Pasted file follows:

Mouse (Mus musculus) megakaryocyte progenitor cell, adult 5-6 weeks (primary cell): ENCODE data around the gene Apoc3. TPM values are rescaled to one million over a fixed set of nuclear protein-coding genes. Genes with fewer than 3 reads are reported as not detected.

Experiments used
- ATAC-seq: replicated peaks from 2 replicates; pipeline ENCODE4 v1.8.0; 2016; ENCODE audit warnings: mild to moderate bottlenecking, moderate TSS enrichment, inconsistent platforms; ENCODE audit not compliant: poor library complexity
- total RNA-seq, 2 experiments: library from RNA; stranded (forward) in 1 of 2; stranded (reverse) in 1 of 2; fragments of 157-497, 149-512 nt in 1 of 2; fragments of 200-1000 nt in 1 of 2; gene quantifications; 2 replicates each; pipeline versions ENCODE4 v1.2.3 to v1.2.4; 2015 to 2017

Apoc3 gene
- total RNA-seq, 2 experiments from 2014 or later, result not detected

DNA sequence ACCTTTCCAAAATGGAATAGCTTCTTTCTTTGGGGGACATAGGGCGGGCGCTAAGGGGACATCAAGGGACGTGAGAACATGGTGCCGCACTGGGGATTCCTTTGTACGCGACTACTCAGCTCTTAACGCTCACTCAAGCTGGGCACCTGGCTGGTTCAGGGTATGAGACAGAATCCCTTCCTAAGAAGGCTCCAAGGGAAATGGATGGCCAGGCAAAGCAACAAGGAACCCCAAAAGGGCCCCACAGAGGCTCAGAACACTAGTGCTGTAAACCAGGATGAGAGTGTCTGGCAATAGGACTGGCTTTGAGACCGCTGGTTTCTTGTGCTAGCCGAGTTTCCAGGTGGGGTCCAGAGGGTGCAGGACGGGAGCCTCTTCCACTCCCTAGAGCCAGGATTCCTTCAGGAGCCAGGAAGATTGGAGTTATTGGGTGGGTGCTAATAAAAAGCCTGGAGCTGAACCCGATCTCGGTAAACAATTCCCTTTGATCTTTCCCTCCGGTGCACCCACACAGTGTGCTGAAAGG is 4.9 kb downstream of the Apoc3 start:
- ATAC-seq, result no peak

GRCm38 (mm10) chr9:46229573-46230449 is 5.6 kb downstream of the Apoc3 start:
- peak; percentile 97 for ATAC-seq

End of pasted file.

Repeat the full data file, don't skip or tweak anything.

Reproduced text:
Mouse (Mus musculus) megakaryocyte progenitor cell, adult 5-6 weeks (primary cell): ENCODE data around the gene Apoc3. TPM values are rescaled to one million over a fixed set of nuclear protein-coding genes. Genes with fewer than 3 reads are reported as not detected.

Experiments used
- ATAC-seq: replicated peaks from 2 replicates; pipeline ENCODE4 v1.8.0; 2016; ENCODE audit warnings: mild to moderate bottlenecking, moderate TSS enrichment, inconsistent platforms; ENCODE audit not compliant: poor library complexity
- total RNA-seq, 2 experiments: library from RNA; stranded (forward) in 1 of 2; stranded (reverse) in 1 of 2; fragments of 157-497, 149-512 nt in 1 of 2; fragments of 200-1000 nt in 1 of 2; gene quantifications; 2 replicates each; pipeline versions ENCODE4 v1.2.3 to v1.2.4; 2015 to 2017

Apoc3 gene
- total RNA-seq, 2 experiments from 2014 or later, result not detected

DNA sequence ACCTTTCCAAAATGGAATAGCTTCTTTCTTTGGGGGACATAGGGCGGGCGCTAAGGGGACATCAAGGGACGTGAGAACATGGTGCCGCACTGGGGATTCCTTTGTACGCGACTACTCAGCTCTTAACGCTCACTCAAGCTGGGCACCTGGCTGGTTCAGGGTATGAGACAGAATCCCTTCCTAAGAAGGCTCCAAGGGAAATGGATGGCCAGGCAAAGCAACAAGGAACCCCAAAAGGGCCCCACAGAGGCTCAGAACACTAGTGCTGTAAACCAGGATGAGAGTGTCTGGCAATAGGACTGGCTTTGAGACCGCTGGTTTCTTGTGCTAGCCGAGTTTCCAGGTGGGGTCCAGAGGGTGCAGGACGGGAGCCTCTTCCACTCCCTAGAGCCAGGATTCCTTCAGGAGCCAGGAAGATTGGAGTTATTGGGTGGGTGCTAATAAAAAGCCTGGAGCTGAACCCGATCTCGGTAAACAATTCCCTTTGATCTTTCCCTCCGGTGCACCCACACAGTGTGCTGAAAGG is 4.9 kb downstream of the Apoc3 start:
- ATAC-seq, result no peak

GRCm38 (mm10) chr9:46229573-46230449 is 5.6 kb downstream of the Apoc3 start:
- peak; percentile 97 for ATAC-seq